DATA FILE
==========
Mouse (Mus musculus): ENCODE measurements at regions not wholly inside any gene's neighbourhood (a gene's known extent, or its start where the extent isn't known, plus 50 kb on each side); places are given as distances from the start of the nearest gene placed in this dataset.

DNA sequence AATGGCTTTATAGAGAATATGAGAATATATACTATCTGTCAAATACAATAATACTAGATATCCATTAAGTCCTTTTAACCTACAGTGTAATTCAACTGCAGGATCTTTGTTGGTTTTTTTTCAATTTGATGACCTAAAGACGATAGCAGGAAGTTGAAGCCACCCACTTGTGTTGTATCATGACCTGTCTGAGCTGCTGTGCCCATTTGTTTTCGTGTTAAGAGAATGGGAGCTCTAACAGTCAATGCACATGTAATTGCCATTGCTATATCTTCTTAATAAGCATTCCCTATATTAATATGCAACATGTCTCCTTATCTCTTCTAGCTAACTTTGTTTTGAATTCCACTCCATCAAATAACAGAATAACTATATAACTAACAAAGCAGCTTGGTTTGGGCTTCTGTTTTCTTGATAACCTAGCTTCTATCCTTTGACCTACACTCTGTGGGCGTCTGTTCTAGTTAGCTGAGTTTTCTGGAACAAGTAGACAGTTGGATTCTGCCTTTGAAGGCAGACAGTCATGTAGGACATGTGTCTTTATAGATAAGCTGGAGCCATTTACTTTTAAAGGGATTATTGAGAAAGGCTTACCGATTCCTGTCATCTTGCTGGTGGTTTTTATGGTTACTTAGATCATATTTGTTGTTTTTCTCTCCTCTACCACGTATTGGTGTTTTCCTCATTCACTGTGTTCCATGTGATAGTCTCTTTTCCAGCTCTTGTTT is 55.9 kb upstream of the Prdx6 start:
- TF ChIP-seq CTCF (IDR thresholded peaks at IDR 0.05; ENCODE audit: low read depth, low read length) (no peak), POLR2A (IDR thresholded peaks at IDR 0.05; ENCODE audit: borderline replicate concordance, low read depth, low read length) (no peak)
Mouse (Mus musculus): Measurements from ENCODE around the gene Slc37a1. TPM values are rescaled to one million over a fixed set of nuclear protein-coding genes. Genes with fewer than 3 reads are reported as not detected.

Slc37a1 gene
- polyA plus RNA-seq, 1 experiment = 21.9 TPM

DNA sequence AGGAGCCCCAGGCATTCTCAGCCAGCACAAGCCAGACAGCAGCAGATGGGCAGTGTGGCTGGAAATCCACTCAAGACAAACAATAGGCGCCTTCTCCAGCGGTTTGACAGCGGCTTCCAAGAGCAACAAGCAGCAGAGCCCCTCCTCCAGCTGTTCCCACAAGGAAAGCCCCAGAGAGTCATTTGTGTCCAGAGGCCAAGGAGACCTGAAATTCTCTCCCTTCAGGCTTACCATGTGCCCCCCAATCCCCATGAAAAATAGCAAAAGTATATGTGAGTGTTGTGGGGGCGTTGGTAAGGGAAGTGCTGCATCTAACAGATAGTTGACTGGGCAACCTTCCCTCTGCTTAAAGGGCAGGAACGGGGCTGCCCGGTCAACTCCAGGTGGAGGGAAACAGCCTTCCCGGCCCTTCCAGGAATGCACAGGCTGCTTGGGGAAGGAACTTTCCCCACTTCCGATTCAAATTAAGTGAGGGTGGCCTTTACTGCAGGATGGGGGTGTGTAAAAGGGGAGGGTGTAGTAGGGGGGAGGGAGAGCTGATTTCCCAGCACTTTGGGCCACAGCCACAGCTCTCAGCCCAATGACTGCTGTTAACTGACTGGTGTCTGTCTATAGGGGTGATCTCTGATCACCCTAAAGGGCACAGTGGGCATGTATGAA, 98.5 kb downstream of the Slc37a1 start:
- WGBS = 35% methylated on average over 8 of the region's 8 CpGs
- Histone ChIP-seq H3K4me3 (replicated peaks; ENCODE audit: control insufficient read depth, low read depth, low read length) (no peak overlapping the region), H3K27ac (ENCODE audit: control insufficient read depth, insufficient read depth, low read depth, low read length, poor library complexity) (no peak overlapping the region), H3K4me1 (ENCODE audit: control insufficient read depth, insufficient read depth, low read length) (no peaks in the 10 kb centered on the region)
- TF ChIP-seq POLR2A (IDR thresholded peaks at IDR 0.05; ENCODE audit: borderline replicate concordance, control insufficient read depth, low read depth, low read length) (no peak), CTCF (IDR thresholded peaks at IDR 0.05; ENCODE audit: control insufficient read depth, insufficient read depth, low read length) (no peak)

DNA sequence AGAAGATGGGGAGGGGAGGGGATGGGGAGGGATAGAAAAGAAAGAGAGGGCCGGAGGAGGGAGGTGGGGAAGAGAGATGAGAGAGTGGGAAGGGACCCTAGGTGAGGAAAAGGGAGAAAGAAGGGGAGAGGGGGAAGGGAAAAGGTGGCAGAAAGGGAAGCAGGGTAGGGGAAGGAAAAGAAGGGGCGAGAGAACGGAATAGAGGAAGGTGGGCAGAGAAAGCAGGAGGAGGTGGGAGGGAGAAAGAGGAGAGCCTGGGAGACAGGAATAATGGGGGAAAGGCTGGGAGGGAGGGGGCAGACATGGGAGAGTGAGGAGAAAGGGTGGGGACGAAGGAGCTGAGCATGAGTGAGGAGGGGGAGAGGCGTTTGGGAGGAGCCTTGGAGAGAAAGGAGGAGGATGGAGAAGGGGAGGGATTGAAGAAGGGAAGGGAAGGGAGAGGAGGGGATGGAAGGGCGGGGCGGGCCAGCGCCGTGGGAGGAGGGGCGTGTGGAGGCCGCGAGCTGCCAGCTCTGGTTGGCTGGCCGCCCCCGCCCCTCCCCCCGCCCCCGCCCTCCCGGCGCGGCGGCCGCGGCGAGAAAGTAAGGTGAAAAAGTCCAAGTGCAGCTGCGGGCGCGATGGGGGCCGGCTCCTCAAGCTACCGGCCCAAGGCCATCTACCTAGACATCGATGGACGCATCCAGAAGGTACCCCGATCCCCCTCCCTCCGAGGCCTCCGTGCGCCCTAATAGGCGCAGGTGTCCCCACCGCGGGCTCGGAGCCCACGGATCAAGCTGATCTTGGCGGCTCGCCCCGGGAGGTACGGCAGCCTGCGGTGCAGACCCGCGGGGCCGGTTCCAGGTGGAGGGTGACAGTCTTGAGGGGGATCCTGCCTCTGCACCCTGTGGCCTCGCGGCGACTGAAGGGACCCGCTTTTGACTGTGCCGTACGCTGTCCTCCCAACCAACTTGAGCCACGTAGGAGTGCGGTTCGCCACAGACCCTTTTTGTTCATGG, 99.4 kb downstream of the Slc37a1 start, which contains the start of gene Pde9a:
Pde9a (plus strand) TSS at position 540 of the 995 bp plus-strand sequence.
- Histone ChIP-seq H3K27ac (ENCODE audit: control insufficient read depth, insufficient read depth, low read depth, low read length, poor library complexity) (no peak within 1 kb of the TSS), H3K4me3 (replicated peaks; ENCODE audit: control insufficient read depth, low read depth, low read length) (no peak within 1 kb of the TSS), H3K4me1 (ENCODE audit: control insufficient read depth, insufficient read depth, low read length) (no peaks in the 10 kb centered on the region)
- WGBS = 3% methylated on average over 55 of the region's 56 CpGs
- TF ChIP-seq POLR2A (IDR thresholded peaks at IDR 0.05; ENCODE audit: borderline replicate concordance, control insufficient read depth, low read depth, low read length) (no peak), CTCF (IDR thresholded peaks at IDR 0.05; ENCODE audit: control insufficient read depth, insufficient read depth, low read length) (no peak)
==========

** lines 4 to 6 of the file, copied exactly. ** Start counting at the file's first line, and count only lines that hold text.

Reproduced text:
Mouse (Mus musculus): Measurements from ENCODE around the gene Slc37a1. TPM values are rescaled to one million over a fixed set of nuclear protein-coding genes. Genes with fewer than 3 reads are reported as not detected.

Slc37a1 gene
- polyA plus RNA-seq, 1 experiment = 21.9 TPM